Awards

  • Recommended by TR

Summary

Our Score

9/10

Review Price £9.36

Most of the other weapons are pretty standard fare. There’s a shotgun, an SMG, a sniper rifle and a grenade launcher on the menu. There are a couple of more interesting additions though. The Torque Bow is a fearsome beast that fires exploding arrows that attach themselves to walls, cars, sandbags or even enemies. But the coolest weapon at your disposal is the Hammer of Dawn. Unlike most weapons, the Hammer of Dawn doesn’t do damage itself, instead it targets an enemy so that satellites orbiting the earth can send down a massive beam of energy to decimate the target on the surface. Someone at Epic is obviously a fan of the Anime classic Akira, since the Hammer of Dawn is a near exact copy of the Satellite Orbital Laser (SOL) that’s used against Tetsuo during the film’s climax. There are certain locusts that can only be destroyed with the Hammer of Dawn, but you need to have a clear line of sight to the sky for it to function. Luckily you don’t need to worry about using up an inventory slot for the Hammer of Dawn, since whenever you need it, you’ll conveniently find it lying around on the ground.



One nice touch in GoW is the reload function. Rather than just hitting a reload button, you can expediate the process by manually timing your reload. When you hit the reload button you can either wait for your next round to hit the chamber, or you can press the reload button again as the reload marker hits a set point. If you get this right, not only will you get back in the fight faster, but your new rounds will also have a damage bonus. If however you mis-time the active reload your gun will jam and you’ll have to wait even longer for your next magazine to slot into place. The art of the perfect reload is actually an important part of the game – getting the next round into the chamber as quickly as possible could be the difference between life and death! The importance of the active reload is reflected in the fact that you can unlock achievements for pulling off a number of concurrent perfect reloads.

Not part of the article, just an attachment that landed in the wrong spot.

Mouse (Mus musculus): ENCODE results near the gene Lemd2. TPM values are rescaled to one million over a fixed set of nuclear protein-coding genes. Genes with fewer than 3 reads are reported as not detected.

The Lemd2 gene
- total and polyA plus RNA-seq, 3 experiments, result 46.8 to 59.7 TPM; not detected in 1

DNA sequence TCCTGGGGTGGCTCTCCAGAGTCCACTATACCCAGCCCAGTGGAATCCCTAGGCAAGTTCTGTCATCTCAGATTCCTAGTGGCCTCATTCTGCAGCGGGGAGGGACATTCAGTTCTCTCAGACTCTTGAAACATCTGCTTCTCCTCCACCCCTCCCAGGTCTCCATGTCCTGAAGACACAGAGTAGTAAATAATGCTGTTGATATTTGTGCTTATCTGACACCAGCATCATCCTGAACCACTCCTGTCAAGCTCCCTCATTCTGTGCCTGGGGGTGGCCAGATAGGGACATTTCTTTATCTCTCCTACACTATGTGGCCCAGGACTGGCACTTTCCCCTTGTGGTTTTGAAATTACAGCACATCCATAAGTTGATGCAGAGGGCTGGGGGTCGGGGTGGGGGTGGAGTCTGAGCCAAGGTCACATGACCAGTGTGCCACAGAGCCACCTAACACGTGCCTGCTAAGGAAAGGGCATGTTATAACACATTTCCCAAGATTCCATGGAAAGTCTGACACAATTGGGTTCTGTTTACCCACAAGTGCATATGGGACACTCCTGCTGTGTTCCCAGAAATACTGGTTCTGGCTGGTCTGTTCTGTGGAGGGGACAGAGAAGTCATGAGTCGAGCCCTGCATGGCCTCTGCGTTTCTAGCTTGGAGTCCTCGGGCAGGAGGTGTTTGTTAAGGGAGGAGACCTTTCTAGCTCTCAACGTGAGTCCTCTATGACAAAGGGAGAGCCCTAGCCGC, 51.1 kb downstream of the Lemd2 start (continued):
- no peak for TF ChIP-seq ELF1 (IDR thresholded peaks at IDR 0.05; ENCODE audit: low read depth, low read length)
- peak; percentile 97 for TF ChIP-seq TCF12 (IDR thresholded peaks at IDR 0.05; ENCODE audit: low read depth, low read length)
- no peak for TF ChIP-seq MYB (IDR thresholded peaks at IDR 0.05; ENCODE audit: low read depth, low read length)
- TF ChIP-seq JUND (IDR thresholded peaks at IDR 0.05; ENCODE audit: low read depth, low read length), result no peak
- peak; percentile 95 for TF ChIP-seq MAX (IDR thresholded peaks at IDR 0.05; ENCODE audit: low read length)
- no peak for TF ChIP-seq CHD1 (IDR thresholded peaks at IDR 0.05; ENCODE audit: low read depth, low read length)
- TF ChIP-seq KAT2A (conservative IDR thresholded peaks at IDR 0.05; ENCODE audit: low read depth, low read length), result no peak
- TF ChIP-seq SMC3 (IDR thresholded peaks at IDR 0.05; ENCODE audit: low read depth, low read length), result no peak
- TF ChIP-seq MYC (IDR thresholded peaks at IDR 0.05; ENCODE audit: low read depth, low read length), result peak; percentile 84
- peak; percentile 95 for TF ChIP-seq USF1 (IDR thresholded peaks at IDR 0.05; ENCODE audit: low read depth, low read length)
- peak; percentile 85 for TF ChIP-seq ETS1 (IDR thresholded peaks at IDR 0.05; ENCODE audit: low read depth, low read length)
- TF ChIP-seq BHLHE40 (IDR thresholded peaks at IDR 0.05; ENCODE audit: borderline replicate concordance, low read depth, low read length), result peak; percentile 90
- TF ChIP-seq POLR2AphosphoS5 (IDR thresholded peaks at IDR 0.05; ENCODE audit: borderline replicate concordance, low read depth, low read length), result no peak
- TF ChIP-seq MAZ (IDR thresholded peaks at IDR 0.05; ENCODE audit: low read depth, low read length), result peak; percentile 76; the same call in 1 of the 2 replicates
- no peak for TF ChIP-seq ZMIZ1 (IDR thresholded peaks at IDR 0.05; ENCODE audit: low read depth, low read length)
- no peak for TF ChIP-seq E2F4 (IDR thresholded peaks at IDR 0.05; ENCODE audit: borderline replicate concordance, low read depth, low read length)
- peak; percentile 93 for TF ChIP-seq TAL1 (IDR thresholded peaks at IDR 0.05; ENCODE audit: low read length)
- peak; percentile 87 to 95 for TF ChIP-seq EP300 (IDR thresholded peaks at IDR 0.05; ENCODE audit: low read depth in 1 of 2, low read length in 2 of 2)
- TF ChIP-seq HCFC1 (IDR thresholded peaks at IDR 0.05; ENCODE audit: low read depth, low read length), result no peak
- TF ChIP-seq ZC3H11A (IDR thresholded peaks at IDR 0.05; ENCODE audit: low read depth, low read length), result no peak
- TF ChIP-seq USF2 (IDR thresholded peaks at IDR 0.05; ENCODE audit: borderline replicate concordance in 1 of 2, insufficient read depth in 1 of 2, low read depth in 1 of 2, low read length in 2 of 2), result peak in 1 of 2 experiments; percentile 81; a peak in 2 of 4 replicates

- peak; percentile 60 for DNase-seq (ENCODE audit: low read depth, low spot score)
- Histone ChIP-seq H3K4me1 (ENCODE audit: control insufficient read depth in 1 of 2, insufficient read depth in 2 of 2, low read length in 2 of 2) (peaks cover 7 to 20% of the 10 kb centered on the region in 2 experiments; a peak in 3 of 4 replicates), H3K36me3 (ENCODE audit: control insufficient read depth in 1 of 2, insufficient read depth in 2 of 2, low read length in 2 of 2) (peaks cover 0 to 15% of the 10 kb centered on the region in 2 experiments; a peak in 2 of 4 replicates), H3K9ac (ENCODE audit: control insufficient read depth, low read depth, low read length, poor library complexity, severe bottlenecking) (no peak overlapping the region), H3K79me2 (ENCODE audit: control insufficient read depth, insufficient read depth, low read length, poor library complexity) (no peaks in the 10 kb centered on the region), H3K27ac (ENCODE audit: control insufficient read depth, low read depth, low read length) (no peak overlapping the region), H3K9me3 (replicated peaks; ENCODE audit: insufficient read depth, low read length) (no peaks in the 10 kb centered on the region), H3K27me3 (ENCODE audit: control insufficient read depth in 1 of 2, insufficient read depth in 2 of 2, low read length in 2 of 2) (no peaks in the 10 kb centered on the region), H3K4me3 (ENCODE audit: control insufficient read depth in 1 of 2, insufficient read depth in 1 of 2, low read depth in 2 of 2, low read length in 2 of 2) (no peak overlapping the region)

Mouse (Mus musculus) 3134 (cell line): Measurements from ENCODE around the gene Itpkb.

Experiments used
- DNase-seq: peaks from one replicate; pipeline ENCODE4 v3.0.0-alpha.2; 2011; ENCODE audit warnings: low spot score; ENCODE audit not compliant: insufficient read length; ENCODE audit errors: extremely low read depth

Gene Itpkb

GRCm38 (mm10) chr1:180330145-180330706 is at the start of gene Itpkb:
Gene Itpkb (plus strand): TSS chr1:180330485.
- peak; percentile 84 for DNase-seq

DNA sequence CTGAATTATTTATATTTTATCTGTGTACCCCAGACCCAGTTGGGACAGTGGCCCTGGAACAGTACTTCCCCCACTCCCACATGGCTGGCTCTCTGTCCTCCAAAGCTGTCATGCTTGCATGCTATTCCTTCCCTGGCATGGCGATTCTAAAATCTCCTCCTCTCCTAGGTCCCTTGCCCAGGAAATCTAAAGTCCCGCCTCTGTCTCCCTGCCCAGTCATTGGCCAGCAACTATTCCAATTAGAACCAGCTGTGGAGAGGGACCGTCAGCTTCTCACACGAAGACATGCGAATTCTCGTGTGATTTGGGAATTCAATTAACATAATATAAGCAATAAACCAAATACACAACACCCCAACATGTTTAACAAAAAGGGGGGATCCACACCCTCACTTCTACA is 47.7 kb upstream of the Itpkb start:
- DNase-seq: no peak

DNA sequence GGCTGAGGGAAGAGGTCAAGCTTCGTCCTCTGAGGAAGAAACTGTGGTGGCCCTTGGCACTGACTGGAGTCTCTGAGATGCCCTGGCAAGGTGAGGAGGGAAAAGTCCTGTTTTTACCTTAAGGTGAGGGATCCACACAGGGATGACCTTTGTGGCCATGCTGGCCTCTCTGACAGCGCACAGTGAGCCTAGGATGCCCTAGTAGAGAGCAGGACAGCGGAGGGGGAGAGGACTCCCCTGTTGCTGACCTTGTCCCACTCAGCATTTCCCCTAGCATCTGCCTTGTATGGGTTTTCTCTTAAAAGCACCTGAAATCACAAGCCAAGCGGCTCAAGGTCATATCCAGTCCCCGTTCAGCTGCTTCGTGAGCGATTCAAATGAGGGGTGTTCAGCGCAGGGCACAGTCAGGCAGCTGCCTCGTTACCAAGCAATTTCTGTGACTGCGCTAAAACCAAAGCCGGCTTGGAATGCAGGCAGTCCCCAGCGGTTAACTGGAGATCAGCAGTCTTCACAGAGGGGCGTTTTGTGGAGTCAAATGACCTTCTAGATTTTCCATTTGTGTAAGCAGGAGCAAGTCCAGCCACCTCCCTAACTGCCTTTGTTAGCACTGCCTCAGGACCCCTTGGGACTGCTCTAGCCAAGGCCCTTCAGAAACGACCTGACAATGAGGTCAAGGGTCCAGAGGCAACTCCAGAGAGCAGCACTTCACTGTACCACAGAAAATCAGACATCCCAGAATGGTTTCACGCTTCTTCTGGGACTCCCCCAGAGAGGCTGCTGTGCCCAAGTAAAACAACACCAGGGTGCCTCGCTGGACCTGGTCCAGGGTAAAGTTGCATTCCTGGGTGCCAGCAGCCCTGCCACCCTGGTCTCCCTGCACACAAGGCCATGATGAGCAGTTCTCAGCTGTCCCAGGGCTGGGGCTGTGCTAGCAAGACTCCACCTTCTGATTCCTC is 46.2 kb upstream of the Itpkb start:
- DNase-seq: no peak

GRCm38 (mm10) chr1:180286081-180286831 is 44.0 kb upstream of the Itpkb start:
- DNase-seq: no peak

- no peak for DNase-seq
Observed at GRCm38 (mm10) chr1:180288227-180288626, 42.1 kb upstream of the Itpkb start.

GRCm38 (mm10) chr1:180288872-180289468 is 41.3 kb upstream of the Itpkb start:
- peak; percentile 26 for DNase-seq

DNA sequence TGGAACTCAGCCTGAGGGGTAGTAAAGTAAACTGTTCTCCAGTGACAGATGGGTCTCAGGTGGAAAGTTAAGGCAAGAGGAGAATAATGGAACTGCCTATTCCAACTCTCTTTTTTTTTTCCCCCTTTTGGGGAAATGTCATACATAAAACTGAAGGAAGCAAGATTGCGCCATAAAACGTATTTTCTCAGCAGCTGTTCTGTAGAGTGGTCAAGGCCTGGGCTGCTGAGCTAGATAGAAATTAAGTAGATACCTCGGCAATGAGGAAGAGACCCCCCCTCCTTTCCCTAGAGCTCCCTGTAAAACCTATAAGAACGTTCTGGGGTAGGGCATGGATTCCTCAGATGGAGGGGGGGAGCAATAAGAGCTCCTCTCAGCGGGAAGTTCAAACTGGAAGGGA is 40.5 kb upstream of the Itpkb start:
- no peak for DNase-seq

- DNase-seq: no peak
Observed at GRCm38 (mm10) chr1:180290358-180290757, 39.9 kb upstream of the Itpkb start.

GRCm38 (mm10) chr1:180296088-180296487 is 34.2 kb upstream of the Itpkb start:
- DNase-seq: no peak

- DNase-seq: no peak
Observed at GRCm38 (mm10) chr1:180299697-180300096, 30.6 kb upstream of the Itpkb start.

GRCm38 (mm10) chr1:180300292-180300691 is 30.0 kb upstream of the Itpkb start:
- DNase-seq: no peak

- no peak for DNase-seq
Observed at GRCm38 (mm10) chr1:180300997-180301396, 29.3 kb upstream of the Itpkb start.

The pacing in the campaign mode is more or less perfect. You encounter new environments and new enemies as you push on through the game and the level of difficulty scales well. The campaign mode is long enough to feel satisfying when you finish it, and there isn’t any pointless padding thrown in to increase longevity. If there’s one criticism of the campaign mode, it’s that it doesn’t really tell enough of the story. There are hints and references thrown in here and there, but important questions never seem to be asked, let alone answered. The ending leaves you in no doubt that a sequel is coming, so hopefully we’ll get a few more answers in the second instalment. That said, if Halo 2 is anything to go by, we could just end up with more questions.

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